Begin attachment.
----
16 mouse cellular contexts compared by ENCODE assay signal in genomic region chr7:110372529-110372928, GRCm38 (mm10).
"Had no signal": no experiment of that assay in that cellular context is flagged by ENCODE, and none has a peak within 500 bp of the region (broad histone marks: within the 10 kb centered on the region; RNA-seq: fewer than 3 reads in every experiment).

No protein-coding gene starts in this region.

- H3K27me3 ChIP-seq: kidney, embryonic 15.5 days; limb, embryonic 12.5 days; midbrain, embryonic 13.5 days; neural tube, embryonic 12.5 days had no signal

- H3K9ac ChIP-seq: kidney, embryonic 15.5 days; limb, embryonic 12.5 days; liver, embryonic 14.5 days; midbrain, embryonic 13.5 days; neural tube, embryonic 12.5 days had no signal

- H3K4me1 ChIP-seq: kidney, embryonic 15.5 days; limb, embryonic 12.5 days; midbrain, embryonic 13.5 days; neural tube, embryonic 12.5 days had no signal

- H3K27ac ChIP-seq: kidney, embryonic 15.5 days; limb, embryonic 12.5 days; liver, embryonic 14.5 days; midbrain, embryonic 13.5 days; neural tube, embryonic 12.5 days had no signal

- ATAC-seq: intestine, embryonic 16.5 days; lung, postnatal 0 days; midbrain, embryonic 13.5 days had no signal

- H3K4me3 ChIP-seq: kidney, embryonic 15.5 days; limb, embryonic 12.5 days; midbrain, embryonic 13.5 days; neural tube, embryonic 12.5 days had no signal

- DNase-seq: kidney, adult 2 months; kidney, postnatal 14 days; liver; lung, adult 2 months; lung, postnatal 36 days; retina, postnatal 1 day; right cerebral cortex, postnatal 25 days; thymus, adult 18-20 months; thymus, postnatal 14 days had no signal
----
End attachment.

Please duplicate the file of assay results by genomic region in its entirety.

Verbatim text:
16 mouse cellular contexts compared by ENCODE assay signal in genomic region chr7:110372529-110372928, GRCm38 (mm10).
"Had no signal": no experiment of that assay in that cellular context is flagged by ENCODE, and none has a peak within 500 bp of the region (broad histone marks: within the 10 kb centered on the region; RNA-seq: fewer than 3 reads in every experiment).

No protein-coding gene starts in this region.

- H3K27me3 ChIP-seq: kidney, embryonic 15.5 days; limb, embryonic 12.5 days; midbrain, embryonic 13.5 days; neural tube, embryonic 12.5 days had no signal

- H3K9ac ChIP-seq: kidney, embryonic 15.5 days; limb, embryonic 12.5 days; liver, embryonic 14.5 days; midbrain, embryonic 13.5 days; neural tube, embryonic 12.5 days had no signal

- H3K4me1 ChIP-seq: kidney, embryonic 15.5 days; limb, embryonic 12.5 days; midbrain, embryonic 13.5 days; neural tube, embryonic 12.5 days had no signal

- H3K27ac ChIP-seq: kidney, embryonic 15.5 days; limb, embryonic 12.5 days; liver, embryonic 14.5 days; midbrain, embryonic 13.5 days; neural tube, embryonic 12.5 days had no signal

- ATAC-seq: intestine, embryonic 16.5 days; lung, postnatal 0 days; midbrain, embryonic 13.5 days had no signal

- H3K4me3 ChIP-seq: kidney, embryonic 15.5 days; limb, embryonic 12.5 days; midbrain, embryonic 13.5 days; neural tube, embryonic 12.5 days had no signal

- DNase-seq: kidney, adult 2 months; kidney, postnatal 14 days; liver; lung, adult 2 months; lung, postnatal 36 days; retina, postnatal 1 day; right cerebral cortex, postnatal 25 days; thymus, adult 18-20 months; thymus, postnatal 14 days had no signal